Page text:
There are database abstraction layers (frameworks) available for php (that's a year or two old), which can reduce the dependence on a particular database, as can frameworks such as cakephp.
Rummaging around over at php.net might find some discussions of folks with opinions on this topic, too; I'd expect to find at least a couple of opinions on this topic over there.
There are tools around that can allow a view into the databases, too. Sequel Pro, InductionApp and various others are around. (If you choose, load and use a web-facing tool such as phpMyAdmin, make sure it's always locked down against the inevitable attacks.)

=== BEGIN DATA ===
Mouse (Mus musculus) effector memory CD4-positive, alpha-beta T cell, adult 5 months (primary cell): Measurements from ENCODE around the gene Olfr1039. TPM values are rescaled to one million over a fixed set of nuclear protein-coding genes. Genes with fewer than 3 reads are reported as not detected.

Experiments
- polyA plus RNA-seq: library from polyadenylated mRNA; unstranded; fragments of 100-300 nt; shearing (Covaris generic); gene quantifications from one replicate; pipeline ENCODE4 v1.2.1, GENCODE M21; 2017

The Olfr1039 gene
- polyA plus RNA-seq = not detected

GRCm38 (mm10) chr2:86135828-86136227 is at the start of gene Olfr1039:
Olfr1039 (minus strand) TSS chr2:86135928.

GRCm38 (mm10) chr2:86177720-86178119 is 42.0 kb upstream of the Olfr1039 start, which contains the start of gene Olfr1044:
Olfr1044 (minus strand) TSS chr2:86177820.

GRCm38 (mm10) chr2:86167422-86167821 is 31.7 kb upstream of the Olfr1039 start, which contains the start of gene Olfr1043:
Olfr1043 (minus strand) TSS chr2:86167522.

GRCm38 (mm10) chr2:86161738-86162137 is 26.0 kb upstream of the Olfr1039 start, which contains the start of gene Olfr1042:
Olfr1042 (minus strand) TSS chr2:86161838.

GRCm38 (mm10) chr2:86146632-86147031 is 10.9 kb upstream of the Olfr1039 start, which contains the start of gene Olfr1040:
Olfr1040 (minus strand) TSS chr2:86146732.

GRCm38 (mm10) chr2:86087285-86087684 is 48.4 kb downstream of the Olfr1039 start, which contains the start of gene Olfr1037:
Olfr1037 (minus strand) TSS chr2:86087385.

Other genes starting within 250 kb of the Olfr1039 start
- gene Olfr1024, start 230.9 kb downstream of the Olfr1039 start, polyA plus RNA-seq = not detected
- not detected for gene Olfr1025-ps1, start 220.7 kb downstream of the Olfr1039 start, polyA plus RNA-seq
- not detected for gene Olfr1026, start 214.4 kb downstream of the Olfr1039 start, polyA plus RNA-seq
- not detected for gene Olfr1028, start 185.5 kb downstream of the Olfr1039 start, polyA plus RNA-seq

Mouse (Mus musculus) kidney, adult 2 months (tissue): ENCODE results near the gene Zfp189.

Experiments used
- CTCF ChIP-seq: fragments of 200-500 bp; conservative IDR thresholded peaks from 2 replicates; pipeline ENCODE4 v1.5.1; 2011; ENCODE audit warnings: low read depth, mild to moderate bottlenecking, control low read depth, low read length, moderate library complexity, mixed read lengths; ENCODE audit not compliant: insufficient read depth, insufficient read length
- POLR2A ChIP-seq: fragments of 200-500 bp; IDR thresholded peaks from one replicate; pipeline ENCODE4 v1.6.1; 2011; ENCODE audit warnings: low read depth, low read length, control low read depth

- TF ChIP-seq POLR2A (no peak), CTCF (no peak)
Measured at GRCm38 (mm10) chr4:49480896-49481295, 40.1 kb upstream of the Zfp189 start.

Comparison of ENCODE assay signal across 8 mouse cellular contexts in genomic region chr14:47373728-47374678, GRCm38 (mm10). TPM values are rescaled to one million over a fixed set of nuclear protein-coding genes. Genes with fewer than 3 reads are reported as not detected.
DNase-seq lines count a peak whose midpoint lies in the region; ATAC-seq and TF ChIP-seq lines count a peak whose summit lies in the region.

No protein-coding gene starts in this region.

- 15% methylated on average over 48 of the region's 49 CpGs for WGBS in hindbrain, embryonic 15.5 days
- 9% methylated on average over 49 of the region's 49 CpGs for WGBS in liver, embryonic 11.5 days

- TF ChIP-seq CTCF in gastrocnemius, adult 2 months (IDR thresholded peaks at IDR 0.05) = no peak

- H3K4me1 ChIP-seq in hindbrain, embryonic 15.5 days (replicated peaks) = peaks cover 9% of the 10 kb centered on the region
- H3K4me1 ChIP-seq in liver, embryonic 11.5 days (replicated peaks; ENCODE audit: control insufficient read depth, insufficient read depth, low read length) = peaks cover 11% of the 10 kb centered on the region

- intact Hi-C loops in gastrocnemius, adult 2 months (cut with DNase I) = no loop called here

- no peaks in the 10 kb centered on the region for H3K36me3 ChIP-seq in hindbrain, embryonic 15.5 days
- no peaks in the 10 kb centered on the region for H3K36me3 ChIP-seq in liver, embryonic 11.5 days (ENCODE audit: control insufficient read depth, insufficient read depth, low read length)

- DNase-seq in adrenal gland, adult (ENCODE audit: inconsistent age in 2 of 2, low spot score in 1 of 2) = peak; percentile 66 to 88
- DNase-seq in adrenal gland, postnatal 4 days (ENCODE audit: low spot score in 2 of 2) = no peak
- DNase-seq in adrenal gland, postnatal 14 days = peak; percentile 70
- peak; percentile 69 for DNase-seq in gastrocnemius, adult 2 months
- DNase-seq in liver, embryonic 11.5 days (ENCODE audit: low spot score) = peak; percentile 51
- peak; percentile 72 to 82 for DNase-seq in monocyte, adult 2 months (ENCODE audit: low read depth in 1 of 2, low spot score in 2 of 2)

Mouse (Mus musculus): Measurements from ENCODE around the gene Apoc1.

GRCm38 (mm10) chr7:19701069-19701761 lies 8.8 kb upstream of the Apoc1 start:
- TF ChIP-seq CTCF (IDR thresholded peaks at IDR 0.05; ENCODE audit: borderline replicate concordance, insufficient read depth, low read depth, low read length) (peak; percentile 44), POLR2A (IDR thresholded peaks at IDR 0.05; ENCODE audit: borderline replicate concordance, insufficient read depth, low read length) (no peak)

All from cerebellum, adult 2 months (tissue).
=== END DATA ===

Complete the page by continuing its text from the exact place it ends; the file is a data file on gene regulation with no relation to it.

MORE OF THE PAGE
As for your question and your databases, MySQL (and the MariahDB fork) are common choices. MySQL was part of OS X Server through Snow Leopard.
Apple has moved off of MySQL with OS X Server Lion; they're now using PostgreSQL as the OS X Server database.
SQLite is also available on most any recent version of OS X, and intended for (and very good at) single-user and embedded applications.
Irespective of which database(s) you pick to learn, spend some time learning about cross-site scripting and SQL injection; these are common ways that web-facing code (and its underlying databases) are attacked.